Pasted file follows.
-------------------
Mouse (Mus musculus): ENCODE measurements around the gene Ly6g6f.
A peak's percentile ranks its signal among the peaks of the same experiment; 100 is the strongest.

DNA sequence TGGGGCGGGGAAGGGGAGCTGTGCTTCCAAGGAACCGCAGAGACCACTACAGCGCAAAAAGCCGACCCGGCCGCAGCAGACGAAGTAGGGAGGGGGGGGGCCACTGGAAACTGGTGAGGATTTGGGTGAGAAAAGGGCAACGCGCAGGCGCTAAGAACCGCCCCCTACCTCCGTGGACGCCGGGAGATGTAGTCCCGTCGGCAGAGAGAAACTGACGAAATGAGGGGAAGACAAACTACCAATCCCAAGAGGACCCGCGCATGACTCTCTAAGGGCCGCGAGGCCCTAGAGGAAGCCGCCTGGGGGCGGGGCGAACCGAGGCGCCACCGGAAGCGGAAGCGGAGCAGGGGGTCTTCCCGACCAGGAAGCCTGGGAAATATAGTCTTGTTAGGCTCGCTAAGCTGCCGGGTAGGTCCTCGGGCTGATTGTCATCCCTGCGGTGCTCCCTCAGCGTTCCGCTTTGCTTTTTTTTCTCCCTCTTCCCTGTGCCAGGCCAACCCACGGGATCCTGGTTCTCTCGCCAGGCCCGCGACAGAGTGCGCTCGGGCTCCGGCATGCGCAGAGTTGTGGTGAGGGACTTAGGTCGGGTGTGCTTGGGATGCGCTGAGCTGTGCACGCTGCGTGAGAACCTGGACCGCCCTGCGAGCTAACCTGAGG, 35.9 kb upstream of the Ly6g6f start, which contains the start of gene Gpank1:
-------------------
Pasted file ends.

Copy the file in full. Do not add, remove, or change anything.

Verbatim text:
Mouse (Mus musculus): ENCODE measurements around the gene Ly6g6f.
A peak's percentile ranks its signal among the peaks of the same experiment; 100 is the strongest.

DNA sequence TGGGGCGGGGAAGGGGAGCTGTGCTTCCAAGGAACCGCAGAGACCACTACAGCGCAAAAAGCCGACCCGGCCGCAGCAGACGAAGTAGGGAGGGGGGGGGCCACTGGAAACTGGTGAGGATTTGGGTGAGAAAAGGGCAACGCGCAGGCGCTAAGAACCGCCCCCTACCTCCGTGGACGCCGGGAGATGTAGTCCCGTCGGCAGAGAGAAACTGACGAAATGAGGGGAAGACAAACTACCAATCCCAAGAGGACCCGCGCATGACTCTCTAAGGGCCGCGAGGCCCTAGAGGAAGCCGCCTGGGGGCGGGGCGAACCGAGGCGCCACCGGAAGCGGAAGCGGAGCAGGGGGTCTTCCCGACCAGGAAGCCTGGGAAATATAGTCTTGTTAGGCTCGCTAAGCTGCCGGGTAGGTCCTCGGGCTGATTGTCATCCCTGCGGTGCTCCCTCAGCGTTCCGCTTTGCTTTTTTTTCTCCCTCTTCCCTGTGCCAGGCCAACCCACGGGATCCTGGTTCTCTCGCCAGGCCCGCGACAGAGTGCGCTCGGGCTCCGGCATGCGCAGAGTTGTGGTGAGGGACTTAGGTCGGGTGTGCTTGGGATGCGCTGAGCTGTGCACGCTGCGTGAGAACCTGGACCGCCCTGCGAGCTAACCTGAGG, 35.9 kb upstream of the Ly6g6f start, which contains the start of gene Gpank1: